This is an excellent, heartbreaking and infuriating memoir of a man’s loss of faith and subsequent expulsion from an extremist religious sect. I stumbled upon this book due to a Reply All episode (which I would also recommend) and I’m so happy that happened. This is not a world I know anything about so I am happy to learn.
Deen is a pretty great storyteller. Though this is very much his journey, he does an excellent job of balancing his perspective with his attempts to see the perspectives of others, and he does this while writing a compelling, page-turning narrative. Though I knew what was going to happen – due to the podcast episode and his own narrative devices – I still felt compelled to read on, especially the closer and closer to the “climax” I got. All the while, I felt his warmth for aspects of this way of life and, particularly, for his family. It’s a hard tightrope to walk and he walks it well.
The book made me very mad. I am generally one of those liberals who believes that we should tolerate the illiberal unless it is illegal but reading this book makes me wonder if either we (well, the US) need better laws or we need to tolerate the illiberal less. The way this community operates in the 21st century is appalling. If there were Hasidic terrorists in North America we would be as scared as them as many people are of extremist Muslims and Christians. As an atheist, I find it extremely hard to tolerate what amounts to generational brainwashing. It is to Deen’s credit that his portrayal of them is as balanced as it is. It is to his further credit that he only implies and tacitly one of the worst aspects of all of this, that this persists because certain people lead very comfortable lives as a result.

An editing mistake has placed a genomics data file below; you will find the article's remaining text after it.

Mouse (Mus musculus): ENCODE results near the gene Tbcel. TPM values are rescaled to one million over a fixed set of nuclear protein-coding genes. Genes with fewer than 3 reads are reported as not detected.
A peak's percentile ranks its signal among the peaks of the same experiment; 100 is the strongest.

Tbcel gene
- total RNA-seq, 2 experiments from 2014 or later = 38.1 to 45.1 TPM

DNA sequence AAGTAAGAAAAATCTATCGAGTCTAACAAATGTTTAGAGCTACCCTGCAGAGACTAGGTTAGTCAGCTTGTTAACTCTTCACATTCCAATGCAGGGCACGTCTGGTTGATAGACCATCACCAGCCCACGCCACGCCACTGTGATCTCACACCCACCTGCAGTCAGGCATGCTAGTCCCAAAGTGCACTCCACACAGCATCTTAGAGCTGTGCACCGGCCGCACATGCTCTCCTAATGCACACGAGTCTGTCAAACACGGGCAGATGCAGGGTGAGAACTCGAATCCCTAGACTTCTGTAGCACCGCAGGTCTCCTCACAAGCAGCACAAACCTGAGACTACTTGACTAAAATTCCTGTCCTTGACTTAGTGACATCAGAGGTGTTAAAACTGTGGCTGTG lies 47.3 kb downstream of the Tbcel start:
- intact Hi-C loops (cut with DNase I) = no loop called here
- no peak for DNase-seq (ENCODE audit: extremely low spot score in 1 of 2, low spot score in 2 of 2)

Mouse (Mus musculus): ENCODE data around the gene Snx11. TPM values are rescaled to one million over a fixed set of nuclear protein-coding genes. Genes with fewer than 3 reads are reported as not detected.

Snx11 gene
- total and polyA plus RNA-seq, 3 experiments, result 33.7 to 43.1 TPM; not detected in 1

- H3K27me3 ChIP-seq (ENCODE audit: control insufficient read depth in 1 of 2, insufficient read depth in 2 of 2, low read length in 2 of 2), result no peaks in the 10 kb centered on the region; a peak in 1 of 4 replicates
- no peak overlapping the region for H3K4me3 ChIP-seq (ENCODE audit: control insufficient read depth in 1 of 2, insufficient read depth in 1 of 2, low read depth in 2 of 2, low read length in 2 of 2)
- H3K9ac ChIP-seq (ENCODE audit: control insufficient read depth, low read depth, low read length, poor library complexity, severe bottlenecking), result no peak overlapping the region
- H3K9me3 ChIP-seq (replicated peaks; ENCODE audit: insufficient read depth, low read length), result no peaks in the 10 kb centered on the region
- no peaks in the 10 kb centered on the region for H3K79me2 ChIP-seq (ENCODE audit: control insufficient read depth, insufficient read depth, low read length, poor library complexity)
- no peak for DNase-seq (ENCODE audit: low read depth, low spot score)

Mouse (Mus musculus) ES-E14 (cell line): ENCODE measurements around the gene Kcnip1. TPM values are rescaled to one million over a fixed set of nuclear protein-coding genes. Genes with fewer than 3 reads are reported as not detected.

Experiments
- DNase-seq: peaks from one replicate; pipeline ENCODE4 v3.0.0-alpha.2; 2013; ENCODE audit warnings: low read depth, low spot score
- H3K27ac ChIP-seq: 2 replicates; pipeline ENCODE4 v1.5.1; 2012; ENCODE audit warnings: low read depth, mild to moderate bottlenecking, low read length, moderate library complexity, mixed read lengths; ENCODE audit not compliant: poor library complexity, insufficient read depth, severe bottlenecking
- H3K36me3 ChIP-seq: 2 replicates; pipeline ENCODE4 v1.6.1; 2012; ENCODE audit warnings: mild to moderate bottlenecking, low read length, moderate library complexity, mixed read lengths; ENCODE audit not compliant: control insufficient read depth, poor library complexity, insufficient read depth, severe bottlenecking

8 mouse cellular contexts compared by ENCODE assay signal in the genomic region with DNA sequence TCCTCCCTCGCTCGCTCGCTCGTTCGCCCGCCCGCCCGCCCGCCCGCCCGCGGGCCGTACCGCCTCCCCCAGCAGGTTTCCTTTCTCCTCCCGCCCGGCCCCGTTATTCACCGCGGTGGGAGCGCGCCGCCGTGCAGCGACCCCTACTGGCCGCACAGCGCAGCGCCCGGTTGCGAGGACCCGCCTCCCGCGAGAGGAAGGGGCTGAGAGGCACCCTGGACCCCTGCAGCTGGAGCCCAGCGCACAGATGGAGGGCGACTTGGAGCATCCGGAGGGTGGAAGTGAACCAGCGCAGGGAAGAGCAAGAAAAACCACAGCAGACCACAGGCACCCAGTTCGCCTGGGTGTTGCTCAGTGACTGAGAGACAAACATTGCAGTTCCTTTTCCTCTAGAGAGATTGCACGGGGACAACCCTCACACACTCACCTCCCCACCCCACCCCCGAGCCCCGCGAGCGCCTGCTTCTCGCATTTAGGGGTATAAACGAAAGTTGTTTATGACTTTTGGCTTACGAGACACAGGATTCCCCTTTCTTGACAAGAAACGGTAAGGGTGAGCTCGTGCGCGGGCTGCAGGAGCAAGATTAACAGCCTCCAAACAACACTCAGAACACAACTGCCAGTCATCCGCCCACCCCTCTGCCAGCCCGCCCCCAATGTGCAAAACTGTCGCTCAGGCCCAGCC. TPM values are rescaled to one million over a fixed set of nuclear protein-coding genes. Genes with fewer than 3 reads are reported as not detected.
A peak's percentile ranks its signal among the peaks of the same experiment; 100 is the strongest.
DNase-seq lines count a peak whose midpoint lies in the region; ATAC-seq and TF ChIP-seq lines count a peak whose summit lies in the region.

I would highly recommend this book to anyone who is interested in religion, in extremism, in alternative modes of living or who just wants to read a page-turning memoir. It’s an excellent book and I cannot recommend it enough.